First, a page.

loyal, dedicated employees that
an approximate $300,000,000 county budget, performs pre
are committed to providing competent
and post audit functions for a 800 county employee bi-
and courteous public service. As your
weekly payroll and 13,000 vendor payments per year, all
Clerk of Court, this office is charged with
the while receiving excellent annual audits. As your County
many diverse and complicated functions.
Treasurer, for the year ended 09-30-08, we were able to
An independent state survey into the
earn $4,275,575 on investments of county funds, a net
duties of this office revealed that the clerk
realized return on investment of 3.09%. These earnings
performs in excess of 1,000 different
were realized during a difficult economic period of low
duties in carrying out our constitutional
investment returns while safeguarding the public’s funds in
and statutory duties as Clerk to the
AAA rated securities.
Circuit and County Courts; Clerk,
The Court Departments, in our role as Clerk to the
Accountant and Secretary to the Board of
Courts, has seen large increases in case filings in many
County Commissioners and your County
areas. The total number of new case filings in all divisions
in 2007 was 75,193, an increase of 5.1% the last year
The Office of the Clerk of Court has
alone. In 2007 we issued 3,013 Marriage License and
been described as the public trustee,
4,534 Passports. Our Domestic Relations Department
providing the citizens with separate,
processed over 100,000 case payments representing
independent accountability of the public’s
$5,180,184 paid to custodial parents.
various types of records. A major aspect
The Recording Department, in or role as County
of being the public’s trustee of records is
Recorder, added 322,580 pages to the Official Records in
making those particular records readily
2007 represented by 81,166 documents and 228,000 new
available. The Clerk’s Office is constant-
names added to the Official Records Index. On-line access
ly adapting to constitutional and statutory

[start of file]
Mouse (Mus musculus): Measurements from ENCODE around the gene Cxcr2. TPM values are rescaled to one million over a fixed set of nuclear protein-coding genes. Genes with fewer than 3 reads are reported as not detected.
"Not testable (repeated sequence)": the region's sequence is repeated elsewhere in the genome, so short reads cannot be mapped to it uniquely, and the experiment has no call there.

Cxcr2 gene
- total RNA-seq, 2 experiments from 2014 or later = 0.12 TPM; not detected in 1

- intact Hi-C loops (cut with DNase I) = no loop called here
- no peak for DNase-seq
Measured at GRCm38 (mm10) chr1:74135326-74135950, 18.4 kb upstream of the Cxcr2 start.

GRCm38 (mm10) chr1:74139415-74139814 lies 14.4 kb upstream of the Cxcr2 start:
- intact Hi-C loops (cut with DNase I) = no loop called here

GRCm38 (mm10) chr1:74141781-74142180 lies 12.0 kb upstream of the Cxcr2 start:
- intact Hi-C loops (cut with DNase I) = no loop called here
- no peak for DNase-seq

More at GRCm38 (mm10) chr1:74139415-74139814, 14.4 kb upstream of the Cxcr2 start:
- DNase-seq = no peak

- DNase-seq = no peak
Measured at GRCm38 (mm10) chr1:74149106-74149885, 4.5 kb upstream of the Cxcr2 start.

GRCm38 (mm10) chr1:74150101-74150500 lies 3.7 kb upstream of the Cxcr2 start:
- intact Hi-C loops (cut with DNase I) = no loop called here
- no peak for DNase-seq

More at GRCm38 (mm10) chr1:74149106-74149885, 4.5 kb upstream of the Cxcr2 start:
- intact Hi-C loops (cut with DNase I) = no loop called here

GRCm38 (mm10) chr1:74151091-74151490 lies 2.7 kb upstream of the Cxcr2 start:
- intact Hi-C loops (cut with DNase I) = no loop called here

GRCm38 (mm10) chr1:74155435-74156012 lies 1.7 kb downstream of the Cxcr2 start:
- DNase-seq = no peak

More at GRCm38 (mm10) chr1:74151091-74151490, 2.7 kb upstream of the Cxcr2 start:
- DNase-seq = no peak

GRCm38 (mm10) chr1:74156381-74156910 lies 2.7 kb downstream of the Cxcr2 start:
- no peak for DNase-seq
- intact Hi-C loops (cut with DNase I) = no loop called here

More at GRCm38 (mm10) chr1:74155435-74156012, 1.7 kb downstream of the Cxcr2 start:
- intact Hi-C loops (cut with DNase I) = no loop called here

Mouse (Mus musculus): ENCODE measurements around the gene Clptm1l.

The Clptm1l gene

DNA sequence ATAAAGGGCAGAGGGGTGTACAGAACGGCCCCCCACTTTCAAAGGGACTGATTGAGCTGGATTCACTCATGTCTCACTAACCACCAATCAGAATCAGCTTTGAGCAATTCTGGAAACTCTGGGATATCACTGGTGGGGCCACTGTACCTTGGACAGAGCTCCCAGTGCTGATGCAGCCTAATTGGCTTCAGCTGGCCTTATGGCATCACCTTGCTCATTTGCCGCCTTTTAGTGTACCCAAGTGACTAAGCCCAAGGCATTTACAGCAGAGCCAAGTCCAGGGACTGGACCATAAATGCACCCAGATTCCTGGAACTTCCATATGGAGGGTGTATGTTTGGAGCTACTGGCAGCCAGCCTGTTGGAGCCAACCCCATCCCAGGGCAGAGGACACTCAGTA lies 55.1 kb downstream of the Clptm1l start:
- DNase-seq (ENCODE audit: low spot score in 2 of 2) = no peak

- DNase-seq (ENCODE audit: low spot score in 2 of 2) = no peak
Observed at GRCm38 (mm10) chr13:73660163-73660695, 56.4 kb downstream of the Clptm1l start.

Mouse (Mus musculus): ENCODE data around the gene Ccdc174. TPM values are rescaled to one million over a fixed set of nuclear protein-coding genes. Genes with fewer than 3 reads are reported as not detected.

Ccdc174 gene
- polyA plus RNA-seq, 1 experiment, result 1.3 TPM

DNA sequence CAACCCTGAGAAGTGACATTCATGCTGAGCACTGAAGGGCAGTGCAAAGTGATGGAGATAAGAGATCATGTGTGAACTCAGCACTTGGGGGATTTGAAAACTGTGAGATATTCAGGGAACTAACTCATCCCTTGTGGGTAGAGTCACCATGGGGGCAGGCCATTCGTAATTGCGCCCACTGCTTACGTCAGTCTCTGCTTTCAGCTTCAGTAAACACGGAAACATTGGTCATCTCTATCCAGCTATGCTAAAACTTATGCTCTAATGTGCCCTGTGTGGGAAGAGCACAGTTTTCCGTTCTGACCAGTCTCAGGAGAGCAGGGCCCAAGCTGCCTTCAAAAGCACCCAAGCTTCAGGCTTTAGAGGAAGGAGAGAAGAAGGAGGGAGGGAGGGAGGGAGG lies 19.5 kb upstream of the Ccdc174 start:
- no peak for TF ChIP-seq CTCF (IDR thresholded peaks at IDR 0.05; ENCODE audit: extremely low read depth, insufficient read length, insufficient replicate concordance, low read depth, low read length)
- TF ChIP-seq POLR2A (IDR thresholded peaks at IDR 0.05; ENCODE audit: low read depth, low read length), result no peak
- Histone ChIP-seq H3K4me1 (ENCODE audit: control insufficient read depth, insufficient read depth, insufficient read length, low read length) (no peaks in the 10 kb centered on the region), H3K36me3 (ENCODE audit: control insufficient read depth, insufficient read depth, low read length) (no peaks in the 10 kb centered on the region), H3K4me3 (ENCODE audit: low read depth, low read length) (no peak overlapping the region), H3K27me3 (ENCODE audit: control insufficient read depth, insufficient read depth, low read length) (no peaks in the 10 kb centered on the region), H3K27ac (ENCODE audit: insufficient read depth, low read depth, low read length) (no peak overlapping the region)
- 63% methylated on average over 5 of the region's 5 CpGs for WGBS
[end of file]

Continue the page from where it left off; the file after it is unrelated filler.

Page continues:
to all Official Record books are now available back to 1956,
changes while embracing technological
the date Official Record books began in Okaloosa County,
advancements that provide greater pub-
with full protection of all private information as provide by
lic access while maintaining the individu-
als right to privacy.
Document imaging, in all areas of the Clerk’s Office,
The County Finance Department, in
continues to be enhanced to provide greater accessibility to
our role as Accountant, Auditor and
your public records.
Treasurer to the Board of County
ising property values in 2007, paired with inequities budget year employees will receive no
in the Save Our Homes amendment to the Florida merit raises and were limited to a 2%
Constitution created an unfair method of taxation in cost of living allowance. For the second
Okaloosa County. Because of this situation, tax reform was year in a row, no new vehicles were pur-
on everyone’s mind in 2008. With the passage of chased.
Amendment 1, the people of Okaloosa County spoke loud Okaloosa County’s Human Resources
and clear to the Department developed a Voluntary
Board of County Separation Program which allowed 25
Commissioners. people in the higher end of the pay scale
The people wanted to retire. This program resulted in the
lower taxes! elimination of these 25 positions with no
The Okaloosa layoffs or terminations. A total of 49 posi-
County Board of tions were eliminated from Board of